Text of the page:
- 10 Nov 2022
Yes. Sch. 2 of the EqA2010 places obligations on schools and post 16 provisions in relation to disabled pupils and students. This includes taking positive action by making reasonable adjustments. This means modifying procedures or process or providing axillary aids to a disabled pupil or student to avoid them being disadvantaged as result of their impairments when compared to those who are not disabled: s20 EqA2010. A failure to make reasonable adjustments is disability discrimination.
The following conduct is also prohibited and can also be standalone claims of disability discrimination:
Direct discrimination – this means treating a disabled child or young person less favourably than a child or young person would be in the same circumstances simply because they have the protected characteristic of disability - s13 EqA2010
The disabled child or young person can only be treated unfavourably as a consequence of something arising from their disability if the treatment is an objective proportionate means of achieving a legitimate aim, s15 EqA2010. In practice when determining whether the unfavourable treatment can be justified will mean first making all relevant reasonable adjustments and considering all alternatives which involve less unfavourable treatment.
Indirect discrimination - this may occur when, for example, a school applies an apparently neutral provision, criterion or practice which puts pupils sharing the protected characteristic of disability at a particular disadvantage and this cannot be justified as being a proportionate means of a legitimate aim. The phrase ‘provision, criterion or practice’ (or PCP as it is often referred to) is not defined by in EqA2010 but it should be construed widely so as to include, for example, any formal or informal policies, rules, practices, arrangements, criteria, conditions, prerequisites, qualifications or provisions. A provision, criterion or practice may also include decisions to do something in the future such as a policy or criterion that has not yet been applied, as well as a ‘one-off’ or discretionary decision.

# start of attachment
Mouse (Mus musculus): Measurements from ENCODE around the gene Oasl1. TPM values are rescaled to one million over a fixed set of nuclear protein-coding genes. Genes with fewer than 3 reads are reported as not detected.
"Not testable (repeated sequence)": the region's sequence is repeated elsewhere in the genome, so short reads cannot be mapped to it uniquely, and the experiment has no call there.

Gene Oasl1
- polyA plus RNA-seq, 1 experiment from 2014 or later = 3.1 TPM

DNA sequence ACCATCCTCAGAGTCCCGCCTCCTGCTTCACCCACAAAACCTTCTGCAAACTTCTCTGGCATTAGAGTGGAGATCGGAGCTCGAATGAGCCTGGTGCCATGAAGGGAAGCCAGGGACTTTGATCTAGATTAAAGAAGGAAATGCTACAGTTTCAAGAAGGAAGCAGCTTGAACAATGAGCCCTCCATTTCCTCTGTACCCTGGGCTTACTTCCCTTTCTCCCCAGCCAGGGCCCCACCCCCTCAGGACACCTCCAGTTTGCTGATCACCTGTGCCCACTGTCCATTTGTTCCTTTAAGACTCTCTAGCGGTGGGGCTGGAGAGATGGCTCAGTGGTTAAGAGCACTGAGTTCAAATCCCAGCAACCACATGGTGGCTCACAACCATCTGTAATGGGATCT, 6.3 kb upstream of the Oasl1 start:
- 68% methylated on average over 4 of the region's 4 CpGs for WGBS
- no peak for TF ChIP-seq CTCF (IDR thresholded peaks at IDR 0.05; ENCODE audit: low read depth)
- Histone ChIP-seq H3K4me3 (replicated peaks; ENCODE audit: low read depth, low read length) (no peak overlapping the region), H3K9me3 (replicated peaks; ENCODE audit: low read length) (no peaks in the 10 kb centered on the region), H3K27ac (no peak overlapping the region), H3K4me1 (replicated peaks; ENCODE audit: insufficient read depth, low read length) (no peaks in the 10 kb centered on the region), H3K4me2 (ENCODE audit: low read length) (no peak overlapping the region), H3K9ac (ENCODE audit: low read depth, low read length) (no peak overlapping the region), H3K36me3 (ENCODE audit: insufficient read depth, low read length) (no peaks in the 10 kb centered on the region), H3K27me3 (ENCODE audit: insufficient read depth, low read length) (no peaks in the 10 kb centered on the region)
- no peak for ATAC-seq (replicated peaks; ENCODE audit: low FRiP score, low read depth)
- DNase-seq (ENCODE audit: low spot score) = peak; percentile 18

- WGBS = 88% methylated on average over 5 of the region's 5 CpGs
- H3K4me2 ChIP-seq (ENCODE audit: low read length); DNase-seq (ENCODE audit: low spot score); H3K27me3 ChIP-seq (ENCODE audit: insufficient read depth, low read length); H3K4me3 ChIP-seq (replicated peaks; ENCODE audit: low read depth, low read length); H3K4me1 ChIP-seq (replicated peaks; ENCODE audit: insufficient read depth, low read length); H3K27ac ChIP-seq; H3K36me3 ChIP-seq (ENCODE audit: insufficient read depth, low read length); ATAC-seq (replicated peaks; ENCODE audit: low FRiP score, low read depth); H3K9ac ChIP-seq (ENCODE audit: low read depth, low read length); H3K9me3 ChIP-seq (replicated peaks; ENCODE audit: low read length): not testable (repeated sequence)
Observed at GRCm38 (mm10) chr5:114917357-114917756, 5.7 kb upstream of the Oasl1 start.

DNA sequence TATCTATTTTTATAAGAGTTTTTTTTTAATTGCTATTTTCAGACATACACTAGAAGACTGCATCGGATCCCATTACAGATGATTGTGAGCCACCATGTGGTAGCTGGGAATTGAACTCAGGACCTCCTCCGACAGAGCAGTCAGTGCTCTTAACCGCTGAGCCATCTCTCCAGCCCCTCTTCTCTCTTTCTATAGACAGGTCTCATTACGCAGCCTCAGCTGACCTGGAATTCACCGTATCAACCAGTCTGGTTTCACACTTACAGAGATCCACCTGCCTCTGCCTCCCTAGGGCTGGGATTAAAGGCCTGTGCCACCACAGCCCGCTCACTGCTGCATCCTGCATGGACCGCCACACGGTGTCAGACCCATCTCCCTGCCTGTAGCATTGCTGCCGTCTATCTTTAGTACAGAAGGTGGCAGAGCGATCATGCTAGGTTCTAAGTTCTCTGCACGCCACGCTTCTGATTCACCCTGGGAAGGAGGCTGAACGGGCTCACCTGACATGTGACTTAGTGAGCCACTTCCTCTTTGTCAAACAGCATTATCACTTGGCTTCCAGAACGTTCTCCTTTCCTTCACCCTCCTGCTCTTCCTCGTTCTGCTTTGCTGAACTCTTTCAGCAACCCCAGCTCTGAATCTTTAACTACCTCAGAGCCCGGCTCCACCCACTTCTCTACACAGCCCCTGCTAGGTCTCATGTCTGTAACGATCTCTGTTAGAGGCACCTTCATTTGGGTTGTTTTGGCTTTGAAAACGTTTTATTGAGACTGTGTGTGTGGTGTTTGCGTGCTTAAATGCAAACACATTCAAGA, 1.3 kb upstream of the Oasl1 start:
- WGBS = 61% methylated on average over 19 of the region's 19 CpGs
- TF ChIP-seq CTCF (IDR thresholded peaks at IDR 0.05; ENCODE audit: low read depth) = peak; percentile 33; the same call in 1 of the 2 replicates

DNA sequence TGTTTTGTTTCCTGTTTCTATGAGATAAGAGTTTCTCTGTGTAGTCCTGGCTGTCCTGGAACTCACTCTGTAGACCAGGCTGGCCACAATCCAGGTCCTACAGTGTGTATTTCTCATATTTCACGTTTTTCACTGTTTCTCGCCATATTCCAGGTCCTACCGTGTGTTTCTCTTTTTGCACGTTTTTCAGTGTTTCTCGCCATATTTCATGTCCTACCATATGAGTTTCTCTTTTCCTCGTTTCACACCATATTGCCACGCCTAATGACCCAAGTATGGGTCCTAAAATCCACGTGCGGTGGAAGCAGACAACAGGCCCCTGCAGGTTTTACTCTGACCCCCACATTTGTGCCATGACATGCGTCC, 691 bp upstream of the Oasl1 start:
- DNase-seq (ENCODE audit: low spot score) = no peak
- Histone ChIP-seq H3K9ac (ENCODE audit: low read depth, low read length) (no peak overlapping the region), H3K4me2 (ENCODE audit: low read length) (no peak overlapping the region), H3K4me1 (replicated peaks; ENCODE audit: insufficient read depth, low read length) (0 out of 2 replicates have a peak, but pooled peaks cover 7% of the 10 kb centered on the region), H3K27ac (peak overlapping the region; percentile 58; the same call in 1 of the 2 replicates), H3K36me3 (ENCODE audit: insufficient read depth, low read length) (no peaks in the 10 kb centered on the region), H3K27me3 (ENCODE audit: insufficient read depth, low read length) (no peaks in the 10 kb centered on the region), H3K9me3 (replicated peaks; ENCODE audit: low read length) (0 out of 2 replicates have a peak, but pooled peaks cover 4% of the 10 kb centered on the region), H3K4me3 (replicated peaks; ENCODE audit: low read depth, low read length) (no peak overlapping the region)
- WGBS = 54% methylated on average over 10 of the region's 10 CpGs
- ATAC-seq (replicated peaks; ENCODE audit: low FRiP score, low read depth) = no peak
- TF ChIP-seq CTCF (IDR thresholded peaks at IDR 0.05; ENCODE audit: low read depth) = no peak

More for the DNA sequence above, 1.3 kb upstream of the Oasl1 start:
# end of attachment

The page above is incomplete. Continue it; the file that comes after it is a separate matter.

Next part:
Harassment, s.26(1)(a) and (b) EqA2010. This is a dignity-based concept and occurs when a school or post-16 provision engages in unwanted conduct which is related to the protected characteristic of disability, and which has the purpose or the effect of:
- violating the pupil or student’s dignity or
- creating an intimidating, hostile, degrading, humiliating or offensive environment for the pupil or student
Victimisation. This occurs when a pupil or young person is subject to a detriment because they (or their parent or sibling - s86(2) EqA2010) has done a 'protected act’ or because the school or post-16 provision believes that they l have done or may do so in the future s27(1) EqA2010. A protected act in this case means seeking redress as allowed by EqA2010.
Example: The following are examples of reasonable adjustments:
- A visually impaired pupil is provided with a number of ways to take notes in lessons i.e. an MP3 player or a recording device, or voice to text software - these would be auxiliary aids.
- A disabled pupil who is wheelchair bound, is provided with an assistant to help them get around the school or post-16 provision. This would be an auxiliary service.
- A school decides to go to a particular venue on a school trip because it has good facilities for hearing impaired children, and this is to accommodate a particular child. This would be a reasonable adjustment.
- A selective school includes exams as part of its entrance procedures, in the case of a disabled child who may be disadvantaged, they consider what adjustments can reasonably be made to the exam procedure to avoid any disadvantage the child may experience.
- A school has a policy that children are seated alphabetically in a classroom, the policy is modified so that a child with a visual impairment can sit at the front of the class. This avoids the disadvantage they would experience if they had to sit further away.
For detailed advice on SEN law: search Q&A for Noddy No-nonsense Guide to SEN law